The number of students transitioning from academia to entrepreneurship is growing at a record pace. This is very understandable because today’s students are more connected than those in previous generations. Social media and mobile phone apps are able to help bring products to markets faster than ever before through accelerated recognition. These entrepreneurs are not just competing in existing markets, they are creating markets.
According to a recent Kauffman Foundation Study (info graphic to the right):
- 54% of Americans aged 18-34 want to start their own company
- 57% of young men and 44% of young women surveyed want to start their own business
- The biggest barriers to entrepreneurship include a lack of access to credit and an undue amount of risk
- 92% of the respondents wanted greater access to “education and training” so people have the skills and information they need
- In addition to increasing access to capital and training, 81% of the young people surveyed support student loan relief to start companies
Americais dependent on small businesses for net new job gains. Young people want to start businesses that will grow jobs, which will in turn, organically boost the economy. The above facts are very encouraging except for the third and fifth bullet points.
Universities, incubator centers, private organizations like SCORE (SCORE is a resource partner with the U.S. Small Business Administration) and Collegiate Entrepreneur Organizations and entrepreneurial mentors satisfy the need for education and training. Access to credit is limited to most businesses and almost all start ups. That is the way of the economy and business in general.
Underestimating risk is a major factor in business start up failure. Emerging entrepreneurs are so blinded by the opportunity for success, which is usually clearly defined, that they do not see the pratfalls and problems.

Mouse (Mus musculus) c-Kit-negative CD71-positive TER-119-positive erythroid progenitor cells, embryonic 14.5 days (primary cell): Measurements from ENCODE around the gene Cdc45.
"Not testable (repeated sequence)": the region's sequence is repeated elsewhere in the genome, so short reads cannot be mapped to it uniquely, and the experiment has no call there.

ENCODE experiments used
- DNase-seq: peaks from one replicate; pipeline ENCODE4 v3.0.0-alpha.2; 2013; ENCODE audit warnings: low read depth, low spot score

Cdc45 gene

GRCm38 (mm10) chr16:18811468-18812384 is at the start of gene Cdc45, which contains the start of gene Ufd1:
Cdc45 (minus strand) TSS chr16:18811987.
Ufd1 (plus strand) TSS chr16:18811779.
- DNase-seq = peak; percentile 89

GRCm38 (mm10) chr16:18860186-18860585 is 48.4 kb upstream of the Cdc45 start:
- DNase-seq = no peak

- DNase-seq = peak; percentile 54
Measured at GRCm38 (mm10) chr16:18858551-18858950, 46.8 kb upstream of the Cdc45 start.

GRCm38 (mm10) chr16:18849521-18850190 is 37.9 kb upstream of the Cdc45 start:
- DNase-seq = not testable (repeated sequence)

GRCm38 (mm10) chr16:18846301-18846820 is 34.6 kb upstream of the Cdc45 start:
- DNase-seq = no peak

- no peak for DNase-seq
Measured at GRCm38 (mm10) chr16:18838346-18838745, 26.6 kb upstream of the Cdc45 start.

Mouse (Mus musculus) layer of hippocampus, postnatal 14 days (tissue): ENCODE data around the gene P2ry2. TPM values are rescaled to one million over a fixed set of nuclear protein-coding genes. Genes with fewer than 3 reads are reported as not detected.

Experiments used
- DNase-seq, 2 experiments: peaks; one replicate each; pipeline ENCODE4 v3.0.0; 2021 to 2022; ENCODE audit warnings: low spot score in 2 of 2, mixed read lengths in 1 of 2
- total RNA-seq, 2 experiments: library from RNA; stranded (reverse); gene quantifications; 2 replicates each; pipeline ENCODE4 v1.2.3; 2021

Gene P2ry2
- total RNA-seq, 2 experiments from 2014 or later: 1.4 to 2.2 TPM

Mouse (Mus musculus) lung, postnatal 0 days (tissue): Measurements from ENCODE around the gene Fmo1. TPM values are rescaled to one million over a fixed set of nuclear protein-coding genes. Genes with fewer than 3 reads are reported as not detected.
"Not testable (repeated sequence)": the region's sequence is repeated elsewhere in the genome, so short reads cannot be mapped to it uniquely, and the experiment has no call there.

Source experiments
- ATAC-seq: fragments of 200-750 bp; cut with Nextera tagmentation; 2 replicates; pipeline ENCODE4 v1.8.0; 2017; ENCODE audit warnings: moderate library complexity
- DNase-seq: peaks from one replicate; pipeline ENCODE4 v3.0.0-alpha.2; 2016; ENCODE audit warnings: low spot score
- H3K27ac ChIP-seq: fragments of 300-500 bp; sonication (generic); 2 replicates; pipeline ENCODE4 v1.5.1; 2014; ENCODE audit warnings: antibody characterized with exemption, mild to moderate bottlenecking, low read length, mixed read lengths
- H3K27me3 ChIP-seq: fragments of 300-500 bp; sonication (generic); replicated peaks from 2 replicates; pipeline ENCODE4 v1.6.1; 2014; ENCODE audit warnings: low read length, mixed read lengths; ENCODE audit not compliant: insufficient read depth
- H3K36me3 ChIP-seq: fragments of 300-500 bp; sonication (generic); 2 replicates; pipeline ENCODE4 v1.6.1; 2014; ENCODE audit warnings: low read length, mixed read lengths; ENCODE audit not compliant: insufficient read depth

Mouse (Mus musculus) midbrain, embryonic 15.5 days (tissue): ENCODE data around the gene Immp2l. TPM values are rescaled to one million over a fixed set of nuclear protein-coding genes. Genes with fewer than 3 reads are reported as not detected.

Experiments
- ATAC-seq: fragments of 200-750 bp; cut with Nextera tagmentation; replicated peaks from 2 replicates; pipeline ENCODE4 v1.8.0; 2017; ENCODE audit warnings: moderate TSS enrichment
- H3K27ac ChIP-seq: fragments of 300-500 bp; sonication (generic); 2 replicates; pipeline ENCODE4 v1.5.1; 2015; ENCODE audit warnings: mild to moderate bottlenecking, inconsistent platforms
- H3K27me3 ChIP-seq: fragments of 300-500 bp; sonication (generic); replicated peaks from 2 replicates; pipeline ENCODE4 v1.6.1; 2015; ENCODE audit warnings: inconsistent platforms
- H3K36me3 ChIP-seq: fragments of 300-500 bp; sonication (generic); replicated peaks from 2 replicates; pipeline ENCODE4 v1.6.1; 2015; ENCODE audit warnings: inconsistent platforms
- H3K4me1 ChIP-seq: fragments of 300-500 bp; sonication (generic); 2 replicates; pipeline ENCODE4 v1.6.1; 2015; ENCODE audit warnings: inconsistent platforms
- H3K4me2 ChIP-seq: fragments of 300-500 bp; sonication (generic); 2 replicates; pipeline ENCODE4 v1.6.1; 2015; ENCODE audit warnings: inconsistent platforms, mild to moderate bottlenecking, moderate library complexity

They focus on the product side of their launch far more than the “business side” of their business. Too many young entrepreneurs assume too much risk; hence little funding opportunities.
Bootstrapping—using funds from family, friends and credit cards—is the most common form of start up funding. This approach tends to raise the sensitivity of risk. For example, I borrowed a significant amount of money from my father-in-law shortly after my marriage, then lost it in a venture. Telling him I lost his money was very difficult. Years later I was able to repay him through the sale of a successful venture, but I do not ever want to have to experience that moment again. This experience led me to focus on the risk factors as much as potential rewards of starting new businesses.
The fifth bullet touches on student loan relief to start companies. Stalling payments for a pre-determined length of time is certainly understandable, but forgiveness of student loan debt should only occur after a high number of jobs are created for an extended period of time. Student relief would transfer the risk from the entrepreneur and place it on the taxpayer, yet leave the rewards solely with the entrepreneur.